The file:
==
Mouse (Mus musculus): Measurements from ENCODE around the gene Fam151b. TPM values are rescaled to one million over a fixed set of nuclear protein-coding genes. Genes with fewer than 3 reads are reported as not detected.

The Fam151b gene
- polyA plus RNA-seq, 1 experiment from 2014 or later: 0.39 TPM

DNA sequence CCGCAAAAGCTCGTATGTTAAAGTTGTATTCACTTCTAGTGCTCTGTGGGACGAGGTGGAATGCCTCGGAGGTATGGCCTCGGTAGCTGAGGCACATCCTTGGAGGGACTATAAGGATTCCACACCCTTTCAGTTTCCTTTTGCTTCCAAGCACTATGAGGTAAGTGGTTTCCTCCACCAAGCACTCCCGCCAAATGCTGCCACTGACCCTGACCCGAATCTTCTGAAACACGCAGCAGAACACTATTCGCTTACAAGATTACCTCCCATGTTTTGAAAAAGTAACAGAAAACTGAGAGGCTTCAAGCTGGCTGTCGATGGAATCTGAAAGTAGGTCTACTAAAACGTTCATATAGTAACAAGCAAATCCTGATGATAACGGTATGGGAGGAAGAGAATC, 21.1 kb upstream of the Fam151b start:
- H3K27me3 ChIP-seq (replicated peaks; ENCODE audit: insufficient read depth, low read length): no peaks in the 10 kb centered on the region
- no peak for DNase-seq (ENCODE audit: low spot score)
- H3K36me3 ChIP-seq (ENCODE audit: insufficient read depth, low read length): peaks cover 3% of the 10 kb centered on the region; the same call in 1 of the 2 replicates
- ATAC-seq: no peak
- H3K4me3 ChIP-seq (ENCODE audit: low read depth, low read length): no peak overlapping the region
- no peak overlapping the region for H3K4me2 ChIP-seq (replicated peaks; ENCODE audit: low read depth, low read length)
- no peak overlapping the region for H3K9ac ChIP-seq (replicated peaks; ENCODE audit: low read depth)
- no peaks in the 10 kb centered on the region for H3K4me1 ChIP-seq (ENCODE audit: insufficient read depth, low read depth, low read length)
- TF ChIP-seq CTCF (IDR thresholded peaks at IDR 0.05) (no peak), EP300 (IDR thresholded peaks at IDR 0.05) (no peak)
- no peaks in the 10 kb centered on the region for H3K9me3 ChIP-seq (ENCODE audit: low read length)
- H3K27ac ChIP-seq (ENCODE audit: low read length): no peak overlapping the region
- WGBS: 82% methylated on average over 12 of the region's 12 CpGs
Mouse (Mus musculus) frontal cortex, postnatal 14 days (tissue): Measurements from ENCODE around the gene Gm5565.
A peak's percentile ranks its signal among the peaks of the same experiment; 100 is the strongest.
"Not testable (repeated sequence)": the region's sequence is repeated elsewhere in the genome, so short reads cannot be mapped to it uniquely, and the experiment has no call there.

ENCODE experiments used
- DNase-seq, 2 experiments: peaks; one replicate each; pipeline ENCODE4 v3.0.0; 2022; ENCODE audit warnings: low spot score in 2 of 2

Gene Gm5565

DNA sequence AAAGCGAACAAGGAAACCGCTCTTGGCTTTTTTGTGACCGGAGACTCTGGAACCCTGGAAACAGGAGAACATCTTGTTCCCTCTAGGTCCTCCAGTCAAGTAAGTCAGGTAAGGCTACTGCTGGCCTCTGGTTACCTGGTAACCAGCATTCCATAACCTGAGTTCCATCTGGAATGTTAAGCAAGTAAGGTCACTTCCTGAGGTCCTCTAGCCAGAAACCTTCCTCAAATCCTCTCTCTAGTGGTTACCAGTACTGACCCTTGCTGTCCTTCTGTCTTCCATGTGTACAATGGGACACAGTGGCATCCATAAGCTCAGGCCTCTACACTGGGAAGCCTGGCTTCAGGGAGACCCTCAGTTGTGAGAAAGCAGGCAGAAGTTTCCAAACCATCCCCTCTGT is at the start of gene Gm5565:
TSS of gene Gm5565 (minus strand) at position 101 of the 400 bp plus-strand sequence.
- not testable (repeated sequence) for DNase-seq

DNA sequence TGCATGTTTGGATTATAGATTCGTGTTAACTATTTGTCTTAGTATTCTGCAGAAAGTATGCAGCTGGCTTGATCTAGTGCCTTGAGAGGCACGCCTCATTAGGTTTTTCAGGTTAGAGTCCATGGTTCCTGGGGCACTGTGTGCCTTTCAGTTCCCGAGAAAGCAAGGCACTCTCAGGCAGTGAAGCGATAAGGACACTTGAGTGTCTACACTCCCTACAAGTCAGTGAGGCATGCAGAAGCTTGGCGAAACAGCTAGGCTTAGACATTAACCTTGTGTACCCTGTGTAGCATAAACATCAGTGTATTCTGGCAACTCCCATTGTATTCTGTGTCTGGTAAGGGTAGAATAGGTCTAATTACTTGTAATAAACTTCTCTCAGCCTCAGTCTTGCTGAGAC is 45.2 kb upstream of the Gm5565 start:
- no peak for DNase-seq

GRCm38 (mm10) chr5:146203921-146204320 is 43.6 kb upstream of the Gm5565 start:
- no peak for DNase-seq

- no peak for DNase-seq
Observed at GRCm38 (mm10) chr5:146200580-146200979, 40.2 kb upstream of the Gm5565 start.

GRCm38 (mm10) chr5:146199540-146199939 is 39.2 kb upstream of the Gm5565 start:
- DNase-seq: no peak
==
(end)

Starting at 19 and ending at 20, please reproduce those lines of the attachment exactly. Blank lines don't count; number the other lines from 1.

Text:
"Not testable (repeated sequence)": the region's sequence is repeated elsewhere in the genome, so short reads cannot be mapped to it uniquely, and the experiment has no call there.

ENCODE experiments used